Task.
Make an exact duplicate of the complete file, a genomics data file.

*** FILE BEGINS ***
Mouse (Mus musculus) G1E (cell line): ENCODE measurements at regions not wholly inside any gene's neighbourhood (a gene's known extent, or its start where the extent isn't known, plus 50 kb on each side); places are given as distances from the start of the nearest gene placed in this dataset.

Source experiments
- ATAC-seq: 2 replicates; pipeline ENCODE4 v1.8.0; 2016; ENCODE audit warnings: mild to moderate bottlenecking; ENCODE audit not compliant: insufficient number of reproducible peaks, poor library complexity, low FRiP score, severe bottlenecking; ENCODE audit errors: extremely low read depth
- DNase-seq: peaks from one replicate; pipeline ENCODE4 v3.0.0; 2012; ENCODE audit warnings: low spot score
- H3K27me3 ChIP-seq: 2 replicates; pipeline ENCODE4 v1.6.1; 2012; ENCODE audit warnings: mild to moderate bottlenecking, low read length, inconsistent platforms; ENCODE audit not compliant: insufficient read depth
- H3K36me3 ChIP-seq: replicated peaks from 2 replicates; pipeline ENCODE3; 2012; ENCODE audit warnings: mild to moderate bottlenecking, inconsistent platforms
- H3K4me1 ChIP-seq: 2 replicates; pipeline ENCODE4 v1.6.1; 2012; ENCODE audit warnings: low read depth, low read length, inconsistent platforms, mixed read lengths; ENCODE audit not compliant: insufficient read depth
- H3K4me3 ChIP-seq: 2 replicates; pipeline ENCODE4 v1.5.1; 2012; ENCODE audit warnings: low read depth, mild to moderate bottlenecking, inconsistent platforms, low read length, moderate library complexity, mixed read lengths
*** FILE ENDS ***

Mouse (Mus musculus) G1E (cell line): ENCODE measurements at regions not wholly inside any gene's neighbourhood (a gene's known extent, or its start where the extent isn't known, plus 50 kb on each side); places are given as distances from the start of the nearest gene placed in this dataset.

Source experiments
- ATAC-seq: 2 replicates; pipeline ENCODE4 v1.8.0; 2016; ENCODE audit warnings: mild to moderate bottlenecking; ENCODE audit not compliant: insufficient number of reproducible peaks, poor library complexity, low FRiP score, severe bottlenecking; ENCODE audit errors: extremely low read depth
- DNase-seq: peaks from one replicate; pipeline ENCODE4 v3.0.0; 2012; ENCODE audit warnings: low spot score
- H3K27me3 ChIP-seq: 2 replicates; pipeline ENCODE4 v1.6.1; 2012; ENCODE audit warnings: mild to moderate bottlenecking, low read length, inconsistent platforms; ENCODE audit not compliant: insufficient read depth
- H3K36me3 ChIP-seq: replicated peaks from 2 replicates; pipeline ENCODE3; 2012; ENCODE audit warnings: mild to moderate bottlenecking, inconsistent platforms
- H3K4me1 ChIP-seq: 2 replicates; pipeline ENCODE4 v1.6.1; 2012; ENCODE audit warnings: low read depth, low read length, inconsistent platforms, mixed read lengths; ENCODE audit not compliant: insufficient read depth
- H3K4me3 ChIP-seq: 2 replicates; pipeline ENCODE4 v1.5.1; 2012; ENCODE audit warnings: low read depth, mild to moderate bottlenecking, inconsistent platforms, low read length, moderate library complexity, mixed read lengths